On September 22, 2017, IADC member Todd Smyth and Kevin Horton of Smyth Whitley, LLC in Charleston, SC obtained a defense verdict on behalf of an ophthalmologist and his practice who specialize in the treatment of diseases of the cornea. The case was tried in the Court of Common Pleas before the Hon. Deadra L. Jefferson in Charleston, SC. The case involved a 63-year-old patient who underwent cataract surgery and developed a late, post-operative infection in one eye. The plaintiff sued all three ophthalmologists who were involved in her care: the original surgeon, a retina specialist, and the cornea specialist. She alleged that the infection was apparent in the cornea for approximately one month, but was not timely diagnosed or treated by any of the three because they took cultures from the wrong part of her eye. As a result of the alleged delay in diagnosis, plaintiff asserted that a fungal infection caused her cornea to perforate, and, as a result, she lost vision in that eye, she suffers from constant migraine headaches and light sensitivity, all of which has limited her activities of daily living and caused her to be unable to work. She presented a claim for damages of more than $2,200,000 in past and future medical costs and lost wages.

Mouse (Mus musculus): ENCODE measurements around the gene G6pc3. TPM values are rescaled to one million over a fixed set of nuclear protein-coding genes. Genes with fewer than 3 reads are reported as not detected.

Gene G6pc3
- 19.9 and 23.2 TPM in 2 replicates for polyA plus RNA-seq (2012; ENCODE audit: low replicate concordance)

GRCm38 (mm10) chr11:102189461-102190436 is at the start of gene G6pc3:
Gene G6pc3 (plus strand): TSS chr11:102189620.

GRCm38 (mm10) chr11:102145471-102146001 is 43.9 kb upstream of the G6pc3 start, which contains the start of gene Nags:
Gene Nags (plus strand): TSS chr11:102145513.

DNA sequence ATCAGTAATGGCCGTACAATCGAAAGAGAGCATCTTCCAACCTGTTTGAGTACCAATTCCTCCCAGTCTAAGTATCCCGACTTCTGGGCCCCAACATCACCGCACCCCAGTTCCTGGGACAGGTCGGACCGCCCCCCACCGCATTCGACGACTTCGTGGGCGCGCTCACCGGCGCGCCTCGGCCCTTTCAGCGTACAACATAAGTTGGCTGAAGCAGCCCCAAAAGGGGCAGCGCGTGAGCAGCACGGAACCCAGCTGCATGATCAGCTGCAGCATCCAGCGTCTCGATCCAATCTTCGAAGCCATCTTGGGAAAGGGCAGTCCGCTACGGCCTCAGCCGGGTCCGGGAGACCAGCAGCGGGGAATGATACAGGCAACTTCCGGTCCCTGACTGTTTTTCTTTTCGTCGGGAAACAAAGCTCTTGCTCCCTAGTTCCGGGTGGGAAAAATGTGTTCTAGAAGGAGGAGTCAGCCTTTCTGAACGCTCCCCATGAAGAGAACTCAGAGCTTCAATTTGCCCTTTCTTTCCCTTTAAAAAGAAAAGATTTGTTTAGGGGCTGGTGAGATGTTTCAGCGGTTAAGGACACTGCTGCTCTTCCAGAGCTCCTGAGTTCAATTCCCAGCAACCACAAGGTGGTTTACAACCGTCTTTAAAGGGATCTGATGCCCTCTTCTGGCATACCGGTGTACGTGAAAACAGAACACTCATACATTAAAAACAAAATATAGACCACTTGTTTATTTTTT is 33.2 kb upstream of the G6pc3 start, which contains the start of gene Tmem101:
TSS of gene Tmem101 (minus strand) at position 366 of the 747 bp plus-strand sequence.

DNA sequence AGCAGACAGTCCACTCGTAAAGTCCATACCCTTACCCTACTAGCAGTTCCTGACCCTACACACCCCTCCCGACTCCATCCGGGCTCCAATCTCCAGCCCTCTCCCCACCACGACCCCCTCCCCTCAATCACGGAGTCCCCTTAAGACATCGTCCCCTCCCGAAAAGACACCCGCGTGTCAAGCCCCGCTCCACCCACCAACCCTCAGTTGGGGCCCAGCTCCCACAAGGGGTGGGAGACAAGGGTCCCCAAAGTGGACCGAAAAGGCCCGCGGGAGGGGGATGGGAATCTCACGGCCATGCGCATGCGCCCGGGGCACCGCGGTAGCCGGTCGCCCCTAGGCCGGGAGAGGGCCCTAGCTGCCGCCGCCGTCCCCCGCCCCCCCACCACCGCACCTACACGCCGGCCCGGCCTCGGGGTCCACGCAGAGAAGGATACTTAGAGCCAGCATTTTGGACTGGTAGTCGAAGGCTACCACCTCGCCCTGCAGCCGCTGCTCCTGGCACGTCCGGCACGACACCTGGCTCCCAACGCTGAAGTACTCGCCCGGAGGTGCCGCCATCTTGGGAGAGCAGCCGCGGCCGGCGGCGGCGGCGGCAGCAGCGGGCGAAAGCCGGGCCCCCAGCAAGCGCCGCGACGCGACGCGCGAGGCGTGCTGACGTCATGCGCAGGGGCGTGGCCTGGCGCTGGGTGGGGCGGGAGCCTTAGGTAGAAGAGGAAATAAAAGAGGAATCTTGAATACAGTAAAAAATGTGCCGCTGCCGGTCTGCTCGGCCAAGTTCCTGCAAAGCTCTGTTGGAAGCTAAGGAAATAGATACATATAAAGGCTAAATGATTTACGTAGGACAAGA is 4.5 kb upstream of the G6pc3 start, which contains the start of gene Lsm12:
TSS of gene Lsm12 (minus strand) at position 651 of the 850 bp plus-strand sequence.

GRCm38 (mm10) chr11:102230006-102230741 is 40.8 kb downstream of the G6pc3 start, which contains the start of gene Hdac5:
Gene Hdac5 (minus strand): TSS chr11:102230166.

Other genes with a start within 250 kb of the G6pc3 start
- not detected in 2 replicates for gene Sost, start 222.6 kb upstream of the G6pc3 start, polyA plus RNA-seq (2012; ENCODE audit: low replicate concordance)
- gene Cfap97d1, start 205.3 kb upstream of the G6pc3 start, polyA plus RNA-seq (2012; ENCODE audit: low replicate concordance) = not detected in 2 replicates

In response to the plaintiff’s claims, the defense argued that the infection was not in the cornea as proven by slit lamp photos taken by the cornea specialist, but rather it was behind the cornea in the anterior chamber, a very rare spot for an infection of any type to be. The defense further argued that all three specialists acted appropriately and in accordance with the standard of care by attempting to determine the type of infection via multiple anterior chamber cultures and in recommending the appropriate follow-up care. The defense also showed that plaintiff’s pre-existing glaucoma damage was the true cause of her alleged loss of vision and that her cornea had been successfully transplanted by the corneal surgeon. The defense also presented evidence that infections of the anterior chamber are exceedingly rare following cataract surgery and that fungal infections in this area are essentially unheard of. The defense called an expert cornea specialist who testified that the proper course of treatment was to culture the anterior chamber until the type of infection could be discerned. The expert further testified that there was no medical basis to suspect a fungal infection or to prophylactically prescribe antifungal medications that are themselves known to be very toxic. The defense also presented evidence that the plaintiff’s vision in the affected eye was very poor prior to the infection secondary to advanced glaucoma, and that her prognosis for future vision was very grim once she acquired an infection of any kind in this eye. The case was tried over five days and the jury returned a unanimous verdict for all three ophthalmologists.